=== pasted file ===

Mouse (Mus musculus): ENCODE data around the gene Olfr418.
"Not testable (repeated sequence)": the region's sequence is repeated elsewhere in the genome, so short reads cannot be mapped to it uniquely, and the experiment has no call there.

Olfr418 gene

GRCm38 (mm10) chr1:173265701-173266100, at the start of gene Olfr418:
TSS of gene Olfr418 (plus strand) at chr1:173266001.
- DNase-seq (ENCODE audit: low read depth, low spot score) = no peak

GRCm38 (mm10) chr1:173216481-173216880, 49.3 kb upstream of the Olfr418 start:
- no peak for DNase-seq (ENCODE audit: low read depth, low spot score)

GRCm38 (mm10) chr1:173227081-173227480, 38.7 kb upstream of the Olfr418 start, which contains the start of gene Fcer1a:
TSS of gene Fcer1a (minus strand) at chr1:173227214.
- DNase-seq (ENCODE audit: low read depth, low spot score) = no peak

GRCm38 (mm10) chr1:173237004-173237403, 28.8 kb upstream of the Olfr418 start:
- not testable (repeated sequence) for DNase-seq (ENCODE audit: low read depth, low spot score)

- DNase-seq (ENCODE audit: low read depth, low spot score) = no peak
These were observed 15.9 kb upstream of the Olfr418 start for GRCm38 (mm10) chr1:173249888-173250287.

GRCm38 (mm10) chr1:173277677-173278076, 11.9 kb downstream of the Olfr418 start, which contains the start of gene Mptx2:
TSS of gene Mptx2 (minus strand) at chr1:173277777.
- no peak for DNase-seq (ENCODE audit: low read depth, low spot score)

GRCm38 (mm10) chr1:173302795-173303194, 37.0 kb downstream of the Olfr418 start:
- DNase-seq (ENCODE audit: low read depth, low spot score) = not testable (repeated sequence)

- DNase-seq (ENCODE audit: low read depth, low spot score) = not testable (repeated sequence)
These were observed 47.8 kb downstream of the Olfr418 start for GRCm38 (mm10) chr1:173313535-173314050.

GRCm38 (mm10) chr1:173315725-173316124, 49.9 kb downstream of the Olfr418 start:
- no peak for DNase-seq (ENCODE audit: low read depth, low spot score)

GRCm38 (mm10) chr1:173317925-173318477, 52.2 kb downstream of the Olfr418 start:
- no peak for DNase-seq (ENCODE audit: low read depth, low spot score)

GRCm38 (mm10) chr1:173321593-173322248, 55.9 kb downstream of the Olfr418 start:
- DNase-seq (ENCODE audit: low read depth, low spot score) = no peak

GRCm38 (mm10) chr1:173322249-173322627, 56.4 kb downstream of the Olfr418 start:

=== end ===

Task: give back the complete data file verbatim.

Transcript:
Mouse (Mus musculus): ENCODE data around the gene Olfr418.
"Not testable (repeated sequence)": the region's sequence is repeated elsewhere in the genome, so short reads cannot be mapped to it uniquely, and the experiment has no call there.

Olfr418 gene

GRCm38 (mm10) chr1:173265701-173266100, at the start of gene Olfr418:
TSS of gene Olfr418 (plus strand) at chr1:173266001.
- DNase-seq (ENCODE audit: low read depth, low spot score) = no peak

GRCm38 (mm10) chr1:173216481-173216880, 49.3 kb upstream of the Olfr418 start:
- no peak for DNase-seq (ENCODE audit: low read depth, low spot score)

GRCm38 (mm10) chr1:173227081-173227480, 38.7 kb upstream of the Olfr418 start, which contains the start of gene Fcer1a:
TSS of gene Fcer1a (minus strand) at chr1:173227214.
- DNase-seq (ENCODE audit: low read depth, low spot score) = no peak

GRCm38 (mm10) chr1:173237004-173237403, 28.8 kb upstream of the Olfr418 start:
- not testable (repeated sequence) for DNase-seq (ENCODE audit: low read depth, low spot score)

- DNase-seq (ENCODE audit: low read depth, low spot score) = no peak
These were observed 15.9 kb upstream of the Olfr418 start for GRCm38 (mm10) chr1:173249888-173250287.

GRCm38 (mm10) chr1:173277677-173278076, 11.9 kb downstream of the Olfr418 start, which contains the start of gene Mptx2:
TSS of gene Mptx2 (minus strand) at chr1:173277777.
- no peak for DNase-seq (ENCODE audit: low read depth, low spot score)

GRCm38 (mm10) chr1:173302795-173303194, 37.0 kb downstream of the Olfr418 start:
- DNase-seq (ENCODE audit: low read depth, low spot score) = not testable (repeated sequence)

- DNase-seq (ENCODE audit: low read depth, low spot score) = not testable (repeated sequence)
These were observed 47.8 kb downstream of the Olfr418 start for GRCm38 (mm10) chr1:173313535-173314050.

GRCm38 (mm10) chr1:173315725-173316124, 49.9 kb downstream of the Olfr418 start:
- no peak for DNase-seq (ENCODE audit: low read depth, low spot score)

GRCm38 (mm10) chr1:173317925-173318477, 52.2 kb downstream of the Olfr418 start:
- no peak for DNase-seq (ENCODE audit: low read depth, low spot score)

GRCm38 (mm10) chr1:173321593-173322248, 55.9 kb downstream of the Olfr418 start:
- DNase-seq (ENCODE audit: low read depth, low spot score) = no peak

GRCm38 (mm10) chr1:173322249-173322627, 56.4 kb downstream of the Olfr418 start: